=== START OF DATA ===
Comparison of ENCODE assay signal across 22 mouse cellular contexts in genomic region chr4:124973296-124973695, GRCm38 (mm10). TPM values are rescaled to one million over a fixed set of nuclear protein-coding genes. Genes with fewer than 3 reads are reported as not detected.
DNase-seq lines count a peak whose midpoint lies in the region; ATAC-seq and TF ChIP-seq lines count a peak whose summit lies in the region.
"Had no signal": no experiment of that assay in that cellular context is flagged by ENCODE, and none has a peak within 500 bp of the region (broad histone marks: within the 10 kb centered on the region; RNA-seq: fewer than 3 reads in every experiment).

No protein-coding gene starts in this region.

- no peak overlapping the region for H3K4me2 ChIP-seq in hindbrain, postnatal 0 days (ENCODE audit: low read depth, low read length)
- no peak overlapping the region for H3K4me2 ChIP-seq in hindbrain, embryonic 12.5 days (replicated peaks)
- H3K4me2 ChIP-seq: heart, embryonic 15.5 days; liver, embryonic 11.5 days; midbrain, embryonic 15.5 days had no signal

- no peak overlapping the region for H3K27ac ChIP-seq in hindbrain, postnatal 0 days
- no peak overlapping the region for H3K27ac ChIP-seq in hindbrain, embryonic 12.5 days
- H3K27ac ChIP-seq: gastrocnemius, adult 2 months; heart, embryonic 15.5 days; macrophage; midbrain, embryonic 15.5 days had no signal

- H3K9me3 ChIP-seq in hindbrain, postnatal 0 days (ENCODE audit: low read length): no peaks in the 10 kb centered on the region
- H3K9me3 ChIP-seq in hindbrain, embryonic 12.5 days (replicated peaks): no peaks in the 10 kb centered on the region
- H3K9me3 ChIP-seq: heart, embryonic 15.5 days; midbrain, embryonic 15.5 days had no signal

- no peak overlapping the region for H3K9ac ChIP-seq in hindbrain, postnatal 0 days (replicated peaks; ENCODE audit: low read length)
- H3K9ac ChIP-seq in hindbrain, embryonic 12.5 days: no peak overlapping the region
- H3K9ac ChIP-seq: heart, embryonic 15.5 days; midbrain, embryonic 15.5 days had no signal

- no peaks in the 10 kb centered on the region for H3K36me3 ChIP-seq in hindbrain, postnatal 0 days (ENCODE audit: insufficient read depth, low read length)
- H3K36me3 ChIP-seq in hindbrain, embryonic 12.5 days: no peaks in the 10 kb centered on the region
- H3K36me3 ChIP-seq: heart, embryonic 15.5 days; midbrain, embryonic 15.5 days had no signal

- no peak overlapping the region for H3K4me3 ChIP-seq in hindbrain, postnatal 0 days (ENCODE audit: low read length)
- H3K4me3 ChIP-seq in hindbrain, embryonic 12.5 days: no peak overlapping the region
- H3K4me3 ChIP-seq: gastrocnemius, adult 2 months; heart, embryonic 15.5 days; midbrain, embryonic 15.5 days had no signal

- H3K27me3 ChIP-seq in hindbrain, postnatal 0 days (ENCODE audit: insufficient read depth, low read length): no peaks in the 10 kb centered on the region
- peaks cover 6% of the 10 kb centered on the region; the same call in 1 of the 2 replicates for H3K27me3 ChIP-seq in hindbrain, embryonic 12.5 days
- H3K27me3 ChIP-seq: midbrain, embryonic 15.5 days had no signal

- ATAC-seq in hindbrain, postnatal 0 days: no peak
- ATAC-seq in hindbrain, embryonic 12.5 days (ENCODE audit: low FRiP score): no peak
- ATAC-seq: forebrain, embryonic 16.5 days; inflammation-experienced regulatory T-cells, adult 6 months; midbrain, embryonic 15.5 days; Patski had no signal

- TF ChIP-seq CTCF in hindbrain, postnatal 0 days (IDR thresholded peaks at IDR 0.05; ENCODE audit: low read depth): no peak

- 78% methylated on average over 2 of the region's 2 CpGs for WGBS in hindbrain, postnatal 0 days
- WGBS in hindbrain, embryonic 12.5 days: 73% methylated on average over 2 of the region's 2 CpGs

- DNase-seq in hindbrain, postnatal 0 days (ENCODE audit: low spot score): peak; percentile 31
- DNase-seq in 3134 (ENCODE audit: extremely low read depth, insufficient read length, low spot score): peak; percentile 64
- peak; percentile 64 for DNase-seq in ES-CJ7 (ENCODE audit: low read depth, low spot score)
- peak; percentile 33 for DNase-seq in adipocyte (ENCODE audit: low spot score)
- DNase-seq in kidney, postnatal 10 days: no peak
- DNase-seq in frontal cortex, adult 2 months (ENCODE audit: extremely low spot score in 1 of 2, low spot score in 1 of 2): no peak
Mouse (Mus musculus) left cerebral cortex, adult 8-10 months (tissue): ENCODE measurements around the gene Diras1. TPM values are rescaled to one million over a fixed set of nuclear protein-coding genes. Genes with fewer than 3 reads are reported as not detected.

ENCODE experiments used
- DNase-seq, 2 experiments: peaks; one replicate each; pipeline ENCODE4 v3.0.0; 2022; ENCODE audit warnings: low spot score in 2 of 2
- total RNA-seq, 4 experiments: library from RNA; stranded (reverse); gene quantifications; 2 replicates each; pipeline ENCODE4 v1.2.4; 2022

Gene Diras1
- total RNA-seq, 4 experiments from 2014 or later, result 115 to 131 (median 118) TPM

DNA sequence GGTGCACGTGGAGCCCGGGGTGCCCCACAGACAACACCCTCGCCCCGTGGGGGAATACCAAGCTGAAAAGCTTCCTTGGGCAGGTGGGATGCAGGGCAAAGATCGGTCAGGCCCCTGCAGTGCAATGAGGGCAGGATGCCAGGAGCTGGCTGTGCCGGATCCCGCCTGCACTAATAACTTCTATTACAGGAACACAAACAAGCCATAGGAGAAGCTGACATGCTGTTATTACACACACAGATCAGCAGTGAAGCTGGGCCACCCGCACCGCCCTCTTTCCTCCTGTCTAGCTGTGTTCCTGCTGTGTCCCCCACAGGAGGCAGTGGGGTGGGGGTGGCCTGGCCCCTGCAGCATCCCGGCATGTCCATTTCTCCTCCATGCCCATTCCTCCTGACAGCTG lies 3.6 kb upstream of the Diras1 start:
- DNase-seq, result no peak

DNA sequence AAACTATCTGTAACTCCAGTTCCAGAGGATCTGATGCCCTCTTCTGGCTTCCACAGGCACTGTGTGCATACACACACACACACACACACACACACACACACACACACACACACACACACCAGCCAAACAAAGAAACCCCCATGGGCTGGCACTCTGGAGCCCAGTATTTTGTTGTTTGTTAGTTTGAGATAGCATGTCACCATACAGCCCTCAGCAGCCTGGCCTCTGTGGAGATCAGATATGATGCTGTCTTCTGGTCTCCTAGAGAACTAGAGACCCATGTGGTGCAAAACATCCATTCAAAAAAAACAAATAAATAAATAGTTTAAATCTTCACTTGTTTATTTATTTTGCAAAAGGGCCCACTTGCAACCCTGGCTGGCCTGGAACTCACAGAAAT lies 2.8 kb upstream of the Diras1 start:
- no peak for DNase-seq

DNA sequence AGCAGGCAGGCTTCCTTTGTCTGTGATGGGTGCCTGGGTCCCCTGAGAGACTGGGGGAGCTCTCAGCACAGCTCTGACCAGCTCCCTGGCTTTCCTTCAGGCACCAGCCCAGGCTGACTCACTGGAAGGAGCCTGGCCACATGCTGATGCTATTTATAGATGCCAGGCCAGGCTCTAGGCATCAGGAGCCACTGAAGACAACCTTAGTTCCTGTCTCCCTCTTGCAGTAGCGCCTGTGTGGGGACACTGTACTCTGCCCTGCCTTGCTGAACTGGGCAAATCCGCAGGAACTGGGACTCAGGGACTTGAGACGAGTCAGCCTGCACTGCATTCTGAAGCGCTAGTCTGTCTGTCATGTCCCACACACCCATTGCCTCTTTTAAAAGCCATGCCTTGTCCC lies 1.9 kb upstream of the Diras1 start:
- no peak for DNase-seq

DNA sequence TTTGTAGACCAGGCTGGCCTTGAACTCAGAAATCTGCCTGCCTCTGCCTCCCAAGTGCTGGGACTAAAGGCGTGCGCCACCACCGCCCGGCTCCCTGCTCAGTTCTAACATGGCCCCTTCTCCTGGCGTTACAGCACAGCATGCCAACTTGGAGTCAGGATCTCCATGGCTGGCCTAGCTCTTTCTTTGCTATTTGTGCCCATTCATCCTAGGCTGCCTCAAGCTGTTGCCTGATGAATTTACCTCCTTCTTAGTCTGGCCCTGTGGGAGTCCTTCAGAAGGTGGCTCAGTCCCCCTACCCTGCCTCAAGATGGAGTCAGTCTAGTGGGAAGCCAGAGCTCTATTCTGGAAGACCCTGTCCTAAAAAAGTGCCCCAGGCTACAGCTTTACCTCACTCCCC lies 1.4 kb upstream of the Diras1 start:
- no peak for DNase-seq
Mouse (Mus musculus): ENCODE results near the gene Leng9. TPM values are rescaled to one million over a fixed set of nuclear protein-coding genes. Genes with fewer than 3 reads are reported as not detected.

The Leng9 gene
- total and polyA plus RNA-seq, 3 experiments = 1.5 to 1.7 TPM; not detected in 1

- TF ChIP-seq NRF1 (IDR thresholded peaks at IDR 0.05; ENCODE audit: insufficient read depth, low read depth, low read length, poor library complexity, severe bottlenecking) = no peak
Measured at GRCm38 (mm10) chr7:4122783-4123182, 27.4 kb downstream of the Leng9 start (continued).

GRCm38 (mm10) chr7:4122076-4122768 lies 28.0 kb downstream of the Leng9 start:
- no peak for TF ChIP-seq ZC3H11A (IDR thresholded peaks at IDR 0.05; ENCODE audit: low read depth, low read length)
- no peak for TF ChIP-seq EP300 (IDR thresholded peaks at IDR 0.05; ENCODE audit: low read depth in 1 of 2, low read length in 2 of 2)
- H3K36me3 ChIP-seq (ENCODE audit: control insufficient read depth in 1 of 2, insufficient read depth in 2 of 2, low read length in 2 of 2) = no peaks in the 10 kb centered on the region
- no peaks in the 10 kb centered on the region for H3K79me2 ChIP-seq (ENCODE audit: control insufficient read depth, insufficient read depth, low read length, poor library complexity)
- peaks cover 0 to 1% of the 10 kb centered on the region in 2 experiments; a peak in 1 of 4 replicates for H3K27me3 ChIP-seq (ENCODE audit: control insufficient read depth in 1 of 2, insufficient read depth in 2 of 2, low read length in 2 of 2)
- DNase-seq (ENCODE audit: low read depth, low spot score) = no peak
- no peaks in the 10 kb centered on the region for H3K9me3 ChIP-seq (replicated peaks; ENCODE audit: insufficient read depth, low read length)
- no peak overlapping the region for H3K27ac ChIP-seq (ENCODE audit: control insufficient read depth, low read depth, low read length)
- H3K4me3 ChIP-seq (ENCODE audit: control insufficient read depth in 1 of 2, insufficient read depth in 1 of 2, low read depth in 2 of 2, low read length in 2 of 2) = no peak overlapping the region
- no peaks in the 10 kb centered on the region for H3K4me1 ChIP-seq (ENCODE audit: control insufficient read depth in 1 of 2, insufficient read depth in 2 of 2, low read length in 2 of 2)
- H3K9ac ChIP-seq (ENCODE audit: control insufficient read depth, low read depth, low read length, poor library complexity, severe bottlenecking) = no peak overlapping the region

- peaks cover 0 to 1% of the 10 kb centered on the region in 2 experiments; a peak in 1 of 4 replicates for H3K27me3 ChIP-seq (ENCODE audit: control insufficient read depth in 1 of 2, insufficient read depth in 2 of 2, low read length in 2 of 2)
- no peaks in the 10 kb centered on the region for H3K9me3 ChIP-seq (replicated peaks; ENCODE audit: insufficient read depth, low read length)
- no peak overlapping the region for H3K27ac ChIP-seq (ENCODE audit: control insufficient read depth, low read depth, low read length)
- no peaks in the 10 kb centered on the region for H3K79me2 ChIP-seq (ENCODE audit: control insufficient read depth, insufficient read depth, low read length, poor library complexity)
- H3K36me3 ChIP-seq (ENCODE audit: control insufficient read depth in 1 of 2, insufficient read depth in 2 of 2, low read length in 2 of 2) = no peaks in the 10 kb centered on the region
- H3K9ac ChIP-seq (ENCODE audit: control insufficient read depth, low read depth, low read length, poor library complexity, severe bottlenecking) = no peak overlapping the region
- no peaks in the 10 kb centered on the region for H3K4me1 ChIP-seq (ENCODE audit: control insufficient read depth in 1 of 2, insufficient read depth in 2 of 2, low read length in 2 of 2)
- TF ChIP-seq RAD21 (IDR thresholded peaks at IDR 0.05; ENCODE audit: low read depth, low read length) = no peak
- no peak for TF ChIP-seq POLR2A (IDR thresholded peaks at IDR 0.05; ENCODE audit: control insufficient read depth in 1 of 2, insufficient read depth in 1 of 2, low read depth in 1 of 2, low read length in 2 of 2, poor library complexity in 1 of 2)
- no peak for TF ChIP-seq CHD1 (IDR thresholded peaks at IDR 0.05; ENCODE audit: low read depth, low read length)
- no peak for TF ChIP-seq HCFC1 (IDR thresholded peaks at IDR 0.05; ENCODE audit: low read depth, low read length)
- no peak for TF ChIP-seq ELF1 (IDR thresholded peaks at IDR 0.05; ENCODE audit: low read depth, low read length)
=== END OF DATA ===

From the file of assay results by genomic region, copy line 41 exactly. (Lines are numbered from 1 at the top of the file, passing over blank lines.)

- total RNA-seq, 4 experiments: library from RNA; stranded (reverse); gene quantifications; 2 replicates each; pipeline ENCODE4 v1.2.4; 2022